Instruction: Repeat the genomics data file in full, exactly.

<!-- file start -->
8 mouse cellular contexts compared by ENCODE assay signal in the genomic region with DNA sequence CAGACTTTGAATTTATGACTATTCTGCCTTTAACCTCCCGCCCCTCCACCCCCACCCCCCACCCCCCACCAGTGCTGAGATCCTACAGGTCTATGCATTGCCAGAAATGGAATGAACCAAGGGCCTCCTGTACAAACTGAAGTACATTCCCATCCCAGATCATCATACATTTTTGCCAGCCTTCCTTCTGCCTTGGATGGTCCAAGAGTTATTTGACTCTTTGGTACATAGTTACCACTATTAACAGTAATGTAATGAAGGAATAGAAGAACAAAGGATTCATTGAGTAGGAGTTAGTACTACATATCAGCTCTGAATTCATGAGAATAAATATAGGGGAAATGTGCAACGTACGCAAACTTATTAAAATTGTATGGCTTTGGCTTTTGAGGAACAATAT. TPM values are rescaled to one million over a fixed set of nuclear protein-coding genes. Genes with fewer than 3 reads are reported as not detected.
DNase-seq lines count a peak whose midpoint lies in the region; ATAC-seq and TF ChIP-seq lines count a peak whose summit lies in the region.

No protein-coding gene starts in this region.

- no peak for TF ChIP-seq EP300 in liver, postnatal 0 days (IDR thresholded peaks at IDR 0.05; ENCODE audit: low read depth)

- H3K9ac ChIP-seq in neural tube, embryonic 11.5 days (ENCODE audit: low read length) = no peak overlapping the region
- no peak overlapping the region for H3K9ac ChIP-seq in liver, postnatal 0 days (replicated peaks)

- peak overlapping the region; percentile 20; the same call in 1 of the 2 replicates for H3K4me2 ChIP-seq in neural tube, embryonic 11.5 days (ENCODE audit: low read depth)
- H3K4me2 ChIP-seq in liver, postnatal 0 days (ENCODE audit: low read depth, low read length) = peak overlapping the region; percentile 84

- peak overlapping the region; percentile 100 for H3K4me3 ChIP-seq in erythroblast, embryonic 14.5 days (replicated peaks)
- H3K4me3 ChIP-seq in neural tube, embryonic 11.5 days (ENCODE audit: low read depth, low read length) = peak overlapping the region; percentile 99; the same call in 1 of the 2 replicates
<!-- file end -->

8 mouse cellular contexts compared by ENCODE assay signal in the genomic region with DNA sequence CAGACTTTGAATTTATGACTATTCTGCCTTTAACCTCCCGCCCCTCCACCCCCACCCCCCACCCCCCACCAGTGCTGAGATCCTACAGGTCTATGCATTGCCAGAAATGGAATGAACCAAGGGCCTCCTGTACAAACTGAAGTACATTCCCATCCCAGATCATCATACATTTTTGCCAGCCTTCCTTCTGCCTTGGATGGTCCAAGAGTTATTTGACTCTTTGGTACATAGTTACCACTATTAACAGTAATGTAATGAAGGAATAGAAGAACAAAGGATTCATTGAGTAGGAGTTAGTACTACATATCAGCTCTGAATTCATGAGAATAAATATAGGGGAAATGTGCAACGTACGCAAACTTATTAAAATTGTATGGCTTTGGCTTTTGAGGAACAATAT. TPM values are rescaled to one million over a fixed set of nuclear protein-coding genes. Genes with fewer than 3 reads are reported as not detected.
DNase-seq lines count a peak whose midpoint lies in the region; ATAC-seq and TF ChIP-seq lines count a peak whose summit lies in the region.

No protein-coding gene starts in this region.

- no peak for TF ChIP-seq EP300 in liver, postnatal 0 days (IDR thresholded peaks at IDR 0.05; ENCODE audit: low read depth)

- H3K9ac ChIP-seq in neural tube, embryonic 11.5 days (ENCODE audit: low read length) = no peak overlapping the region
- no peak overlapping the region for H3K9ac ChIP-seq in liver, postnatal 0 days (replicated peaks)

- peak overlapping the region; percentile 20; the same call in 1 of the 2 replicates for H3K4me2 ChIP-seq in neural tube, embryonic 11.5 days (ENCODE audit: low read depth)
- H3K4me2 ChIP-seq in liver, postnatal 0 days (ENCODE audit: low read depth, low read length) = peak overlapping the region; percentile 84

- peak overlapping the region; percentile 100 for H3K4me3 ChIP-seq in erythroblast, embryonic 14.5 days (replicated peaks)
- H3K4me3 ChIP-seq in neural tube, embryonic 11.5 days (ENCODE audit: low read depth, low read length) = peak overlapping the region; percentile 99; the same call in 1 of the 2 replicates